An explosive document from the United States Department of Justice indicates former Ohio Speaker of the House Larry Householder was part of a massive pay-to-play scandal in 2019 during the process of bringing sports betting to the state, according to a report from WKYC in Ohio. Ohio lawmakers did not legalize sports betting until Dec. 22, 2021.
Householder is currently facing federal conspiracy charges in a separate case, surrounding the company FirstEnergy and HB 6, an energy bill, and his legal team attempted to block the alleged pay-to-play details from being heard by jurors in his upcoming, early 2023 trial.
The DOJ apparently disagreed, and in its response to Householder’s motion laid out his alleged ploy.
New court documents filed by the U.S. Department of Justice suggest that former Ohio Speaker of the House Larry Householder was at the center of a 'pay-to-play' bribery scandal to try to bring legalized sports betting to Ohio. https://t.co/iX1YD2mNev
— Daniel Wallach (@WALLACHLEGAL) December 1, 2022
According to the document, Neil Clark, an Ohio lobbyist who was also charged in the Householder case (and who committed suicide last year), met up with undercover agents (UCEs) from the FBI who were posing as businessmen looking to move the sports betting process along.
“To help advance the legislation for their benefit, Clark instructed the UCEs to aside between $50,000 and $100,000 to pay money into 501(c)(4)s for three public officials, including Householder,” the DOJ document states.
The money collected allegedly went into Householder’s dark money account, Generation Now.
“In the months that followed, Clark and the UCEs discussed the status of sports betting legislation that was pending in the House, what the UCEs wanted from the sports betting legislation, and how to make sure the pending legislation was written to their interests, including paying money to Householder through Generation Now,” the document continued. “In a May 1, 2019 meeting with UCEs, Clark discussed the sports betting legislation and his relationship with Householder. During the meeting, Clark summed up the benefit of Householder’s 501(c)(4) as follows: ‘it’s secret, a (c)(4) is secret. Nobody knows the money goes to the Speaker’s account, it is controlled by his people, one of his people, and it’s not recorded. A (c)(4) is non-recorded.’”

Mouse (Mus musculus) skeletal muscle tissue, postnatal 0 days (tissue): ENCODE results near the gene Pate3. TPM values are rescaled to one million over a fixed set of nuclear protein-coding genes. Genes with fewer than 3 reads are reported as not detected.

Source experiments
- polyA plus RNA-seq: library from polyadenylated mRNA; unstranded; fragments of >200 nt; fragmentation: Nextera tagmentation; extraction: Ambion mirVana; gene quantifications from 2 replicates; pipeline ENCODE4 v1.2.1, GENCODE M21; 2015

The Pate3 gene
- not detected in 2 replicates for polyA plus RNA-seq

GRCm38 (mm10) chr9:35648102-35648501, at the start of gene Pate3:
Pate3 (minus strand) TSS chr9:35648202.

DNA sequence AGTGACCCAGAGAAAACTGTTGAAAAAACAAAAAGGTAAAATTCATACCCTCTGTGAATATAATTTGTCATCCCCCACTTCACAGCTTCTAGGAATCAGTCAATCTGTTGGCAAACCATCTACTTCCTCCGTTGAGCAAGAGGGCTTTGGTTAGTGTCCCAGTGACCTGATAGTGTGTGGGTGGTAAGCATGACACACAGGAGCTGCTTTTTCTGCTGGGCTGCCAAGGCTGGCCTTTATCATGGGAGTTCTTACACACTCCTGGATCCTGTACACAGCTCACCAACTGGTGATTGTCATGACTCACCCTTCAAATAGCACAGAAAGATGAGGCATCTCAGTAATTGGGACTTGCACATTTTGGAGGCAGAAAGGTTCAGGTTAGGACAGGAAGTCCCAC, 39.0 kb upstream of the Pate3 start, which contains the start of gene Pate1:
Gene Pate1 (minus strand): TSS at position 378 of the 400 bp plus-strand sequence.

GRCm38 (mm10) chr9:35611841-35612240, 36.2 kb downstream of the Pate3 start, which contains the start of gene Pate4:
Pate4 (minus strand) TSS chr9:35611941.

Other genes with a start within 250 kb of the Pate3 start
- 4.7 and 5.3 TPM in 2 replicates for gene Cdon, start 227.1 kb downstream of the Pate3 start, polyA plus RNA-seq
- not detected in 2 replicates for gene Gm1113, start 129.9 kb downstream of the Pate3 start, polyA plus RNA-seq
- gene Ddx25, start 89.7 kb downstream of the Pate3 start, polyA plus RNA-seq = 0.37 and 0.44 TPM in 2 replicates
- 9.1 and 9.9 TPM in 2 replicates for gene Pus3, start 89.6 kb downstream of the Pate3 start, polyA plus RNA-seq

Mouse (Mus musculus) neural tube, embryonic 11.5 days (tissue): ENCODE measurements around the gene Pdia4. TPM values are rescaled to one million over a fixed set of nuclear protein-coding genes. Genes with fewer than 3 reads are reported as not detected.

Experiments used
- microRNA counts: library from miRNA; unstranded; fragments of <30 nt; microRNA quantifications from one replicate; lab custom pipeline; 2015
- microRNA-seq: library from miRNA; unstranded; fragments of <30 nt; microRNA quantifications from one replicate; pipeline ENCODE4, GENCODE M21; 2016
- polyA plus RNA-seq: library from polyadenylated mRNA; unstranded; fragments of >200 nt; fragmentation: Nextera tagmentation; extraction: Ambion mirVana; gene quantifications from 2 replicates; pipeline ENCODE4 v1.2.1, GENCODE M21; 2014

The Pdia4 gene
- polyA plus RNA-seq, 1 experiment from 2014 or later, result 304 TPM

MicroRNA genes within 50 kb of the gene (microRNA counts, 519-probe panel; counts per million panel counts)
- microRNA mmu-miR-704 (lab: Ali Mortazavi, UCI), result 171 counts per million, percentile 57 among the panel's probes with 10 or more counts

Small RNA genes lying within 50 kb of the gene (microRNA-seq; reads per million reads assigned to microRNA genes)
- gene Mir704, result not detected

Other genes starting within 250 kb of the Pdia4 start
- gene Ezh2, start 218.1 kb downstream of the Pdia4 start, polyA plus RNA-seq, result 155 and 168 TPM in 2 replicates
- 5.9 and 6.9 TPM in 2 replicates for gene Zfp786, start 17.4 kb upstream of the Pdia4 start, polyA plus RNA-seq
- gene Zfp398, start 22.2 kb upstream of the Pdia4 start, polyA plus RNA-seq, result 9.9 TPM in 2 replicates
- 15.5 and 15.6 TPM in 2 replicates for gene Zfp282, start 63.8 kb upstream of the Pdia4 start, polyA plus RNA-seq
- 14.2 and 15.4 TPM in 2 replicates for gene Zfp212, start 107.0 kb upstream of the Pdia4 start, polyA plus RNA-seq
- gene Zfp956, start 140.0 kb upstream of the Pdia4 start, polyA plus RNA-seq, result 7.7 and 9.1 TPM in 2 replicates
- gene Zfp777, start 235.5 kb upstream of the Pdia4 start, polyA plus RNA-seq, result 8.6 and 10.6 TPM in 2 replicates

WKYC spoke with Jonathan Entin, a law professor at Case Western Reserve University, who said, “The government is basically saying that Householder was at the center of the biggest political corruption scandal in Ohio history.”
Ohio lawmakers legalized sports betting last December when the legislature sent a bill to Gov. Mike DeWine on Dec. 8, 2021, and he signed it on Dec. 22, 2021. The legislature, which had been batting around legal wagering for several years, took the issue up in earnest in 2021, and at that point, Householder was not involved — at least not publicly. The legislature set up a committee to discuss sports betting and come to a consensus about details early in the year. The bill that ultimately included sports betting was filed in February as a proposal surrounding veterans’ ID cards. It was updated to include sports betting and passed the Senate in June 2021 before being sent to conference committee.
Householder was dismissed from the the House in June 2021, according to WKYC.
Wagering is scheduled to go into effect at the stroke of midnight on Jan. 1, 2023.